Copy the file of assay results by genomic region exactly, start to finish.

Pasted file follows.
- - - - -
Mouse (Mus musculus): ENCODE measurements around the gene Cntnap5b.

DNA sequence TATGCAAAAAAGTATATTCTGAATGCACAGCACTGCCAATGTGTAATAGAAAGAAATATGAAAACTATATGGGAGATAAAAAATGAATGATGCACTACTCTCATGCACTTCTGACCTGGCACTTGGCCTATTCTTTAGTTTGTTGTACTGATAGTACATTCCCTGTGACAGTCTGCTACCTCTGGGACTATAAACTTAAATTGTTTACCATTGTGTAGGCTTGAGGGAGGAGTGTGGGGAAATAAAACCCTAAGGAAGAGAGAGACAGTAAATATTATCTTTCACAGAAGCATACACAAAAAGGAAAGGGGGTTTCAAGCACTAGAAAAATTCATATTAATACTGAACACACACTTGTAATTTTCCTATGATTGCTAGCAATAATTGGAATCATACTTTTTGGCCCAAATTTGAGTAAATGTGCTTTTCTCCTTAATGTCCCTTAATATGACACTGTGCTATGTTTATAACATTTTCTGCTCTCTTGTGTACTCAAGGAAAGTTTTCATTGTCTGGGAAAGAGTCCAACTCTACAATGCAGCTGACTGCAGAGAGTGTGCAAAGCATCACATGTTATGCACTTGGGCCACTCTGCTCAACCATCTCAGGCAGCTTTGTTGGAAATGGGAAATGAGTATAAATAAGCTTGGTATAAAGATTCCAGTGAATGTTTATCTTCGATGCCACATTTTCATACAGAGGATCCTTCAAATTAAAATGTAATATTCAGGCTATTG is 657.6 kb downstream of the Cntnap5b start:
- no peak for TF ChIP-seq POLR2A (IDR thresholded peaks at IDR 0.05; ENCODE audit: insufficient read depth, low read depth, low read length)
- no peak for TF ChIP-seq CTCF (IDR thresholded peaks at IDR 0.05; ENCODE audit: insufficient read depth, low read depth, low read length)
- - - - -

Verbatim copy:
Mouse (Mus musculus): ENCODE measurements around the gene Cntnap5b.

DNA sequence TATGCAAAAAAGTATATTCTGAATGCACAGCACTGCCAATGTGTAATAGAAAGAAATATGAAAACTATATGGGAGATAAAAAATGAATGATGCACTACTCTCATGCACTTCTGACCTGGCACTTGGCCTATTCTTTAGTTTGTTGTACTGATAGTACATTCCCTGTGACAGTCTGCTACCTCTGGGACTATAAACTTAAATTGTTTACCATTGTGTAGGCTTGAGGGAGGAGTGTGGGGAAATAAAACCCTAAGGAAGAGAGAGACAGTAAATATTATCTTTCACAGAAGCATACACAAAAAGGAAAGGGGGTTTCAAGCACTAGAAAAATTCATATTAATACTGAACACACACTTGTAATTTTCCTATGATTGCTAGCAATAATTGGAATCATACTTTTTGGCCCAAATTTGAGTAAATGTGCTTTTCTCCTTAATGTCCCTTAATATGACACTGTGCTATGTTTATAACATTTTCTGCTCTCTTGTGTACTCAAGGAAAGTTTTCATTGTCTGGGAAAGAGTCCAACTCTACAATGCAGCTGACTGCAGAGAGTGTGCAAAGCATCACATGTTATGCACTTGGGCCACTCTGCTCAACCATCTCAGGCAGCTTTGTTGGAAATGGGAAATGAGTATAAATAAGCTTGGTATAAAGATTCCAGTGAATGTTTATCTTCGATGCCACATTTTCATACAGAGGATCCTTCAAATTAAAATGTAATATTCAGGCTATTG is 657.6 kb downstream of the Cntnap5b start:
- no peak for TF ChIP-seq POLR2A (IDR thresholded peaks at IDR 0.05; ENCODE audit: insufficient read depth, low read depth, low read length)
- no peak for TF ChIP-seq CTCF (IDR thresholded peaks at IDR 0.05; ENCODE audit: insufficient read depth, low read depth, low read length)